Opponents of the president’s health care law in Washington, led by the Republican majority in the House of Representatives, concede that November’s elections have largely taken the question of outright repeal off the table. But Republican leaders such as House Budget Committee Chairman Paul Ryan of Wisconsin say resistance from doctors in the field is growing and will help fuel the movement to make the law “collapse under its own weight.”
“Go talk to the people at Aurora, go talk to the people at Wheaton, go talk to the people at St. Catherine’s, go talk to the people at All Saints,” Mr. Ryan said while meeting with constituents last month, according to WisPolitics.com. “They will say the same exact thing, which is, ‘We are getting paid less and less per service for all these people coming in.’ You see, the government is underpaying providers for the cost of care.”
Opting out of med school:
With the prospect of more government regulation and smaller paychecks, top students who normally might choose medical school may look elsewhere.
“A lot of younger people who might go to medical school are saying, ‘Why should I incur $300,000 in debt when I’m not even sure I can make a living?’” Dr. Armstrong said. “You lose some of your best and brightest because they’re smart enough to see what’s going on.”
Analysts agree that the trend of using more physicians’ assistants, nurse practitioners and foreign-trained doctors is likely to accelerate.
“And that’s not necessarily a bad thing,” Mr. Garthwaite said. “But it should be consciously done. It shouldn’t be the unintended consequence of a law.”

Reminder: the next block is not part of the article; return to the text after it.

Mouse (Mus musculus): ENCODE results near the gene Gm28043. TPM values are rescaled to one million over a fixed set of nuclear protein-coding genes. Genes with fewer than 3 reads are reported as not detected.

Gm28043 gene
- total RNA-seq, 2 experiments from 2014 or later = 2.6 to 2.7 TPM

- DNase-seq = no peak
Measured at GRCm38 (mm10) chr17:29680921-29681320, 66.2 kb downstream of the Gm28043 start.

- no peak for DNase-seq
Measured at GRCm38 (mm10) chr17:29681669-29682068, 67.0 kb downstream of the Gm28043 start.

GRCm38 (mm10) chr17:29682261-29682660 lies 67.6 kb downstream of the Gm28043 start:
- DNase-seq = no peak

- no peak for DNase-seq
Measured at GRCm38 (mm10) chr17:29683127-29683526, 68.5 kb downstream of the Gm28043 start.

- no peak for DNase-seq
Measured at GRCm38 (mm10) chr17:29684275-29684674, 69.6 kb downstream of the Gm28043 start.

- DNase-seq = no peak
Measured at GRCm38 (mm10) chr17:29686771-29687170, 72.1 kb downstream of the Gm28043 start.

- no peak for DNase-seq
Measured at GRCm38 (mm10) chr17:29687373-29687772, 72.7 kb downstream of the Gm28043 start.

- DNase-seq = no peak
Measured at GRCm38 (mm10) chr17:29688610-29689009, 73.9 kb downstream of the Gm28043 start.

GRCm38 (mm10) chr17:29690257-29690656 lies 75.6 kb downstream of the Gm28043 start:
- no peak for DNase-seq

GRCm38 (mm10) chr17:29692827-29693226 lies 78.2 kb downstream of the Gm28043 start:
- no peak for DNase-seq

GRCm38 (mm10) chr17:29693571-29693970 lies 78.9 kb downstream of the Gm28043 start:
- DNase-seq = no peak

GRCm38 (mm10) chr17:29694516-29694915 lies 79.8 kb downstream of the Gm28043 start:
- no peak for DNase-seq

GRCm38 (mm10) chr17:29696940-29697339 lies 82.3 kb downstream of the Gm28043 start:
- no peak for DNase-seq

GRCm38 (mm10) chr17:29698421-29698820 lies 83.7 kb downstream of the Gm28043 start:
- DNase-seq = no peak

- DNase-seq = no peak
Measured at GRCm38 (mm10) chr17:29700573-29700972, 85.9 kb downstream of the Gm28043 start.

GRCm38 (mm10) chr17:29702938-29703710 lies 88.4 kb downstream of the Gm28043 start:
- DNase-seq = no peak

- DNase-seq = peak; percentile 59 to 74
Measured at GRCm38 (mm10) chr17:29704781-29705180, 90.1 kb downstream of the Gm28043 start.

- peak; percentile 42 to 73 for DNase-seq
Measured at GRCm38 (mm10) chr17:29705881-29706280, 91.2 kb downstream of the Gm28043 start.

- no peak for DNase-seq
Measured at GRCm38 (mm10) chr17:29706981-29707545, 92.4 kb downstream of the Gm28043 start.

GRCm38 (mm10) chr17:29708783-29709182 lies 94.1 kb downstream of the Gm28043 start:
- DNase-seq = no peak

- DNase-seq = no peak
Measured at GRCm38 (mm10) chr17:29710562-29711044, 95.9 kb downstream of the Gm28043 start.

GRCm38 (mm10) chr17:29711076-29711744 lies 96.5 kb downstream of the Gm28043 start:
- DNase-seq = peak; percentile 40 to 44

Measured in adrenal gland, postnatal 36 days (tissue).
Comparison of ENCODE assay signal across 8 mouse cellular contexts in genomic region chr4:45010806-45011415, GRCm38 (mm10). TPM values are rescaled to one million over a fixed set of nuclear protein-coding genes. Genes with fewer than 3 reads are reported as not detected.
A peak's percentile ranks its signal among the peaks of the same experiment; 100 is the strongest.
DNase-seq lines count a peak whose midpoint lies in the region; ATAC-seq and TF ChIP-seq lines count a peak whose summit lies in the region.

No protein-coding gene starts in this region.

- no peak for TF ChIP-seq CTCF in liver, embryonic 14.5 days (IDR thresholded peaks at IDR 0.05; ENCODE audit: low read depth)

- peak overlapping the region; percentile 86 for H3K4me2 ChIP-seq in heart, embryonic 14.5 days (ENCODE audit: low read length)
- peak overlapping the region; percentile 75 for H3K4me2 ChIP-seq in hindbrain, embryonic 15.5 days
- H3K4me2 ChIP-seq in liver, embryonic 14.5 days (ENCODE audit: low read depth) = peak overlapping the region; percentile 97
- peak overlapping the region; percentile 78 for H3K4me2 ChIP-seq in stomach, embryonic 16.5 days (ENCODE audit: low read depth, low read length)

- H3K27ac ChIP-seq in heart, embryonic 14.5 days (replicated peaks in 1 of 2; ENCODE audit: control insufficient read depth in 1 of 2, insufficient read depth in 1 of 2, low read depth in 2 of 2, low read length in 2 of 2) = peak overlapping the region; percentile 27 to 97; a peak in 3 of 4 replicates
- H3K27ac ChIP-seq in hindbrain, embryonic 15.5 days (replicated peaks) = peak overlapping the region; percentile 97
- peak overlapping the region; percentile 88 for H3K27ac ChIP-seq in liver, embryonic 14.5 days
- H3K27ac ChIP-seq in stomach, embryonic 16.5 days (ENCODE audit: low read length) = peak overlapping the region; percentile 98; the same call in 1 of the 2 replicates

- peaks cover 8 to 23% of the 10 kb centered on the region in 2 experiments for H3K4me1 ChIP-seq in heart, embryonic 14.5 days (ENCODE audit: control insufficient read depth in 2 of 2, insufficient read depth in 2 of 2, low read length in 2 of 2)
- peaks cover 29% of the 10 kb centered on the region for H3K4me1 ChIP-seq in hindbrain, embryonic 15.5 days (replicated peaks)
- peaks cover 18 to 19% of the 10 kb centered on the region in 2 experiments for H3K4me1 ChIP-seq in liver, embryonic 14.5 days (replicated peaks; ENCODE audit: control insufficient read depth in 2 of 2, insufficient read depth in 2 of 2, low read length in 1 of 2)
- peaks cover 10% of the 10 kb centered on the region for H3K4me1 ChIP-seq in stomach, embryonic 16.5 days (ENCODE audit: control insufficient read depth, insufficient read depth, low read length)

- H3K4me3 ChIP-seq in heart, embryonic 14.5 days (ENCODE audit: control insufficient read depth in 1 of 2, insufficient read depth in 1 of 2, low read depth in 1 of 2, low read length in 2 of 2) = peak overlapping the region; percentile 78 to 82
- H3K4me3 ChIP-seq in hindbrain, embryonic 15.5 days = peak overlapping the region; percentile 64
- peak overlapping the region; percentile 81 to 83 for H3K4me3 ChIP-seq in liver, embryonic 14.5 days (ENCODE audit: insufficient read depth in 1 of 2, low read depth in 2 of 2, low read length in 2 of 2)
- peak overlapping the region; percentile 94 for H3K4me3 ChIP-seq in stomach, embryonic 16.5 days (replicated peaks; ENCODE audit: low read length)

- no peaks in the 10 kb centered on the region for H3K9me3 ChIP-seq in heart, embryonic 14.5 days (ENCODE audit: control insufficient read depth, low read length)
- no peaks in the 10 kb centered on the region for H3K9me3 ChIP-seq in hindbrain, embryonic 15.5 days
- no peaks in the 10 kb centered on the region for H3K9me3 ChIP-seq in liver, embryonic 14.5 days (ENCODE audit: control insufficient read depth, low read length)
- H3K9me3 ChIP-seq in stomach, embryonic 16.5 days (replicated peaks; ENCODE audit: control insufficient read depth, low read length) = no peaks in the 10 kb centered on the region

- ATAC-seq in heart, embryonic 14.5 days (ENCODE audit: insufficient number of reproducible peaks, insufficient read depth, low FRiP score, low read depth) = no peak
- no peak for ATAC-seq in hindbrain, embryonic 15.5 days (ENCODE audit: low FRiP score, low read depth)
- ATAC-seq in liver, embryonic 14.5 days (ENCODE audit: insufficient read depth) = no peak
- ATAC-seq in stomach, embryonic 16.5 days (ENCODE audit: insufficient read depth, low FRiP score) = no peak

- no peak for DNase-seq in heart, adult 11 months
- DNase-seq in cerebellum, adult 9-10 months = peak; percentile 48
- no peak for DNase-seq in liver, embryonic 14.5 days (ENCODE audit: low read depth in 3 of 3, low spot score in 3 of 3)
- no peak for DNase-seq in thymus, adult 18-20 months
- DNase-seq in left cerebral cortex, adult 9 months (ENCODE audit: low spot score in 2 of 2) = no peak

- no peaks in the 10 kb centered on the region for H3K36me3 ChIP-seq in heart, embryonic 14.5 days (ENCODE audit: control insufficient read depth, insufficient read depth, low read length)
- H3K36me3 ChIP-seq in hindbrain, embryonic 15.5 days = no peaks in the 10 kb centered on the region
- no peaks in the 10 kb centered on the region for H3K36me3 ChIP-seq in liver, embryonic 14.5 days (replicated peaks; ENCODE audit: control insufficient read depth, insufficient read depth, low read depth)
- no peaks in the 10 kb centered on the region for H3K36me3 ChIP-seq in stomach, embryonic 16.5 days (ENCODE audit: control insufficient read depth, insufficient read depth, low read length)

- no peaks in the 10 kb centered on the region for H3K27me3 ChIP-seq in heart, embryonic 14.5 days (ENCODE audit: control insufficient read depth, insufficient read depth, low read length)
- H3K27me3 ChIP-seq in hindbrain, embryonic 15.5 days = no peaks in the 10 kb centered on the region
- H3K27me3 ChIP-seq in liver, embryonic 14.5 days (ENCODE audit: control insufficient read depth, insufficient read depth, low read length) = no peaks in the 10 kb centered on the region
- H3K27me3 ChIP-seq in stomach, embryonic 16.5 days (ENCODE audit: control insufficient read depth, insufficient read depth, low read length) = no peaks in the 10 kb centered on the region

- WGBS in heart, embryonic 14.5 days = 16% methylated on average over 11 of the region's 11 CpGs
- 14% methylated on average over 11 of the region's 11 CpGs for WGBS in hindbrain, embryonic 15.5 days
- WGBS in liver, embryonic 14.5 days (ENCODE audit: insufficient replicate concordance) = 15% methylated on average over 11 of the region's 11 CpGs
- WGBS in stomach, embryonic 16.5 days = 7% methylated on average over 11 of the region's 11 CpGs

One option gaining ground among disgruntled doctors not ready to hit the golf course is going off the insurance grid.
“There are a number of doctors looking for alternative ways to practice medicine by trying to get out of the third-party system and going to fee-for-service,” said Dr. Hal Scherz, a Georgia surgeon and president of Docs 4 Patient Care. “I hear many of these stories. I know one doctor who’s gone to strictly cash. Her prices are posted, her service is better, and her patients love it.”
Pay as you go
That is how it’s done at the Surgical Center of Oklahoma, which accepts no third-party payments from private insurers or the government. The center opened in 1997, long before Obamacare was even a blip on the horizon, but Dr. Keith Smith, a co-founder, said the signs of greater government involvement in medicine were already evident.
“We saw it coming. We assumed there was going to be more tyrannical stuff coming from the government. We just didn’t know what form it would take,” said Dr. Smith, who refers to the health care law as the “unaffordable care act.”
His practice charges far less for surgical procedures than traditional hospitals — he even posts his prices online — by avoiding third-party payers, he said.
“We are ahead of the curve, but I hope everyone does what we do,” Dr. Smith said. “The cost of care is going up as a direct reaction to Obamacare. The more expensive health care gets, the more people are going to flock to us.”
If and when she re-enters medicine, Dr. Rosenwasser said, she plans to take the pay-as-you-go approach.
“If I do open another practice, it’s going to be me, the patient and no Medicare or Medicaid, no insurance coverage,” Dr. Rosenwasser said. “I’m going to treat my patients how I know they should be treated.”
(Richardson, Valerie; Washington Times, 8 Feb 2013)
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Doctor Drops Insurance, Only Takes Cash
Posted: 30 May 2013 07:41 PM PDT (Drudge Rpt)
Dr. Michael Ciampi took a step this spring that many of his fellow physicians would describe as radical. The family physician stopped accepting all forms of health insurance. In early 2013, Ciampi sent a letter to his patients informing them that he would no longer accept any kind of health coverage, both private and government-sponsored. Given that he was now asking patients to pay for his services out of pocket, he posted his prices on the practice’s website. The change took effect April 1. “I’m freed up to do what I think is right for the patients,” Ciampi said. “If I’m providing them a service that they value, they can pay me, and we cut the insurance out as the middleman and cut out a lot of the expense.”